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ARS Home » Southeast Area » Stoneville, Mississippi » Warmwater Aquaculture Research Unit » Research » Publications at this Location » Publication #329285

Research Project: Water Quality and Production Systems to Enhance Production of Catfish

Location: Warmwater Aquaculture Research Unit

Title: Water quality and plankton communities in hybrid catfish (female channel catfish, Ictalurus punctatus x male blue catfish, I. furcatus) ponds after partial fish harvest

Author
item Tucker, Craig
item Mischke, Charles - Mississippi State University
item Brown, Travis
item Torrans, Eugene

Submitted to: Journal of the World Aquaculture Society
Publication Type: Peer Reviewed Journal
Publication Acceptance Date: 7/7/2016
Publication Date: 8/6/2016
Citation: Tucker, C.S., Mischke, C.C., Brown, T.W., Torrans, E.L. 2016. Water quality and plankton communities in hybrid catfish (female channel catfish, Ictalurus punctatus x male blue catfish, I. furcatus) ponds after partial fish harvest. Journal of the World Aquaculture Society. 48:46-56.

Interpretive Summary: Catfish aquaculture in the United States is changing rapidly as farmers use fast-growing hybrid catfish and provide higher levels of aeration. These practices allow farmers feed fish more feed than previously, which can degrade pond water quality. This study was conducted to determine whether reducing fish biomass in midsummer would improve water quality by decreasing the amount of feed fed to fish. Contrary to expectations, mid-summer removal of about 25% of fish had no meaningful effects on water quality. Lack of water quality improvement is caused by accumulation and recycling of large amounts of nitrogen, phosphorus, and other substances added to the pond in fish wastes before partial harvest. Decisions to use partial fish harvest to manage single-cropped catfish ponds should therefore be based on economics and risk reduction rather than the expectation that biomass reduction will improve water quality.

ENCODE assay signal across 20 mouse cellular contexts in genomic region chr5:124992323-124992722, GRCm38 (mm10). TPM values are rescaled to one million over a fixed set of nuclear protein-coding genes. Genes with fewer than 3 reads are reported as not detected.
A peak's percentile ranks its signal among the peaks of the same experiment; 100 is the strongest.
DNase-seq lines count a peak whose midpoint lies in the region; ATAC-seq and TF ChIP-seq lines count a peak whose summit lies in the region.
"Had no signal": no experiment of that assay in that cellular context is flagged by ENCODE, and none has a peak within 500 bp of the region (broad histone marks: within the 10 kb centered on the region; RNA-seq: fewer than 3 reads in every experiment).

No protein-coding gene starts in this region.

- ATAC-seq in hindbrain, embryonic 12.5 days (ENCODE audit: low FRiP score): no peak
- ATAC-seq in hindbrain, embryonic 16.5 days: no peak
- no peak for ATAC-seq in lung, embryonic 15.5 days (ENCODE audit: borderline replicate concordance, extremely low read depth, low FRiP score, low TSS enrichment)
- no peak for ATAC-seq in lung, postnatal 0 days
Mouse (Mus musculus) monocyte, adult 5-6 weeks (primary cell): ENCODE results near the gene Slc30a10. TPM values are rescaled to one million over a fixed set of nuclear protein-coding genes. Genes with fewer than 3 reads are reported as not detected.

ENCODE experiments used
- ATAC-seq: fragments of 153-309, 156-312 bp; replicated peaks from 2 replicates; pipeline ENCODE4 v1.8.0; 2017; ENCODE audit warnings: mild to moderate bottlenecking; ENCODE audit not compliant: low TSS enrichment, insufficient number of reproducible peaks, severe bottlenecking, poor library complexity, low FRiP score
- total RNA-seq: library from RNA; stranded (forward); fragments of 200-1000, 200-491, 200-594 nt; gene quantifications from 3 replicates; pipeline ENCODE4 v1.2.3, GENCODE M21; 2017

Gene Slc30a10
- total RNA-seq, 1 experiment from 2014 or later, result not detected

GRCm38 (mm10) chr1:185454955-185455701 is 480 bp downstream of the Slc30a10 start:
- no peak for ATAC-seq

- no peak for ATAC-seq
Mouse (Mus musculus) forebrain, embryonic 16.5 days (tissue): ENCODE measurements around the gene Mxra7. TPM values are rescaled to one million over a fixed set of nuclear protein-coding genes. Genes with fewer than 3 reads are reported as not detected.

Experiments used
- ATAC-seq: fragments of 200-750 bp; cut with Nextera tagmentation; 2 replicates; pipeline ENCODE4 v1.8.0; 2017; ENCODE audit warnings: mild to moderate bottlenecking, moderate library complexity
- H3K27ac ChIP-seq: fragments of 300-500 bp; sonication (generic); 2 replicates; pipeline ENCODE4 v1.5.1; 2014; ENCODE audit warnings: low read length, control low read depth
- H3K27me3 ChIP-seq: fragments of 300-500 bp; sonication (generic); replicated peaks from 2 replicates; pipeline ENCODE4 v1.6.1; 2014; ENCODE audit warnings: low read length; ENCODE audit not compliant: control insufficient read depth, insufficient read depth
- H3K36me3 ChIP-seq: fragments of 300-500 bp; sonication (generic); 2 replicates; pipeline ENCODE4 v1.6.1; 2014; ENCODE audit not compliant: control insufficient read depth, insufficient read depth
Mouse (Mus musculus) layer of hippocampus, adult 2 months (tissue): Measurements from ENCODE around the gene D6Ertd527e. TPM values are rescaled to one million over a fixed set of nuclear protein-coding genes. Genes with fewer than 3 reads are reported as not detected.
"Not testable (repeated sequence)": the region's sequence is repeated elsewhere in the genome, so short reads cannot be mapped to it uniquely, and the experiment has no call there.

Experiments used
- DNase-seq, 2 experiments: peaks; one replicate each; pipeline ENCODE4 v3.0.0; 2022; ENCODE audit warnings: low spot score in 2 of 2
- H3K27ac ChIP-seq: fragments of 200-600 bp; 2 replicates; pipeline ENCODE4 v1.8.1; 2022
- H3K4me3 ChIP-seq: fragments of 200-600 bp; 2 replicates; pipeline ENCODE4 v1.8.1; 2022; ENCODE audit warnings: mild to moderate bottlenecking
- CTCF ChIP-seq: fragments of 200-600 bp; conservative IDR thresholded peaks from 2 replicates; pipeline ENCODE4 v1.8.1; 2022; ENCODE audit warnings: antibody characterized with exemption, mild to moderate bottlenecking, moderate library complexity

Technical Abstract: Twelve, 0.4-ha ponds were stocked with 10,000 hybrid catfish fingerlings in March 2015. Six ponds were partially harvested in August to remove fish larger than ~ 0.57 kg. All remaining fish were removed in October and November. Partial harvest of faster-growing fish removed ~26% of fish initially stocked; feeding rate (and therefore external nutrient loading) was reduced by about the same amount. However, reduced nutrient loading after partial fish harvest had no meaningful effects on water quality, phytoplankton biomass, phytoplankton and zooplankton community structure, or need for supplemental aeration. Lack of ecosystem change is the result of hysteresis caused by high nutrient loading before partial harvest and persistent, high rates of internal nutrient recycling after partial harvest. Decisions to use partial fish harvest to manage single-cropped hybrid catfish ponds should be based on economic considerations and risk reduction rather than the expectation that fish biomass reduction will improve water quality.